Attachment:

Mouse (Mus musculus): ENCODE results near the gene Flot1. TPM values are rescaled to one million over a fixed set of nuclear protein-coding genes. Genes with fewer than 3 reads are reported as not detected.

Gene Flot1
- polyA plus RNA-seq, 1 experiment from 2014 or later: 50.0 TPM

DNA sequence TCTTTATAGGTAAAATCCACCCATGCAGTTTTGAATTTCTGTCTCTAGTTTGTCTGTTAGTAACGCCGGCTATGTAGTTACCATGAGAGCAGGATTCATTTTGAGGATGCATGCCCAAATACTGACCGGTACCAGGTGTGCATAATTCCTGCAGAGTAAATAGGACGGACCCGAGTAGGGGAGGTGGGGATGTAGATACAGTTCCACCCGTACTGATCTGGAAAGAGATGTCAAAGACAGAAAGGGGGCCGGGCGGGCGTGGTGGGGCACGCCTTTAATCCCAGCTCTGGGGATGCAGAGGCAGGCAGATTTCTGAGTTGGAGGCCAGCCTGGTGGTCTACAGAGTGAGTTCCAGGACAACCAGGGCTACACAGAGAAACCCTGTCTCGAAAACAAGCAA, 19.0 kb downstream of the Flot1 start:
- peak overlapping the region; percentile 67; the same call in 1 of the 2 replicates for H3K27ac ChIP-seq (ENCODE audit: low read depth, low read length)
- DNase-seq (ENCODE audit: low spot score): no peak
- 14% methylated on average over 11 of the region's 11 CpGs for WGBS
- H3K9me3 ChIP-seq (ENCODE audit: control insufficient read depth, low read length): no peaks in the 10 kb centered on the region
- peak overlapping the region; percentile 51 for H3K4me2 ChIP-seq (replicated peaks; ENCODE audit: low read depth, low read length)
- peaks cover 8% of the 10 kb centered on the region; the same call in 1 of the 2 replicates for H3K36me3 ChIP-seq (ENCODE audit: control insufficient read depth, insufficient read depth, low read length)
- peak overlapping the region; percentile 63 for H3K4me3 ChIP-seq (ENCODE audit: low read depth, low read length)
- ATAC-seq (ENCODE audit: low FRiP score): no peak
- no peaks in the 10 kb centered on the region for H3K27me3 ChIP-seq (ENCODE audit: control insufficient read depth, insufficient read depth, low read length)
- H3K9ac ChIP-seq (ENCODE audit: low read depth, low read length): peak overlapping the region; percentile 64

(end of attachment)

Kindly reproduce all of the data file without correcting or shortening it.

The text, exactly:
Mouse (Mus musculus): ENCODE results near the gene Flot1. TPM values are rescaled to one million over a fixed set of nuclear protein-coding genes. Genes with fewer than 3 reads are reported as not detected.

Gene Flot1
- polyA plus RNA-seq, 1 experiment from 2014 or later: 50.0 TPM

DNA sequence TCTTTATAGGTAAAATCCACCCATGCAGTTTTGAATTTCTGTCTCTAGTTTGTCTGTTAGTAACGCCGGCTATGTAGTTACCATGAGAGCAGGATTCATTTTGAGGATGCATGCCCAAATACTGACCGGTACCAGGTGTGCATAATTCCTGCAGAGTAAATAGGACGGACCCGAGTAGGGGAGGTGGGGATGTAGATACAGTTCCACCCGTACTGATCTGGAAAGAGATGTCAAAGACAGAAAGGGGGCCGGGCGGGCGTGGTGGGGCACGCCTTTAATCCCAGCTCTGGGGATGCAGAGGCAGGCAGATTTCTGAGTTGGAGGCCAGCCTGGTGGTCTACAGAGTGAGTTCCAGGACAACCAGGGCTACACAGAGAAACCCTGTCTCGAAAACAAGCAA, 19.0 kb downstream of the Flot1 start:
- peak overlapping the region; percentile 67; the same call in 1 of the 2 replicates for H3K27ac ChIP-seq (ENCODE audit: low read depth, low read length)
- DNase-seq (ENCODE audit: low spot score): no peak
- 14% methylated on average over 11 of the region's 11 CpGs for WGBS
- H3K9me3 ChIP-seq (ENCODE audit: control insufficient read depth, low read length): no peaks in the 10 kb centered on the region
- peak overlapping the region; percentile 51 for H3K4me2 ChIP-seq (replicated peaks; ENCODE audit: low read depth, low read length)
- peaks cover 8% of the 10 kb centered on the region; the same call in 1 of the 2 replicates for H3K36me3 ChIP-seq (ENCODE audit: control insufficient read depth, insufficient read depth, low read length)
- peak overlapping the region; percentile 63 for H3K4me3 ChIP-seq (ENCODE audit: low read depth, low read length)
- ATAC-seq (ENCODE audit: low FRiP score): no peak
- no peaks in the 10 kb centered on the region for H3K27me3 ChIP-seq (ENCODE audit: control insufficient read depth, insufficient read depth, low read length)
- H3K9ac ChIP-seq (ENCODE audit: low read depth, low read length): peak overlapping the region; percentile 64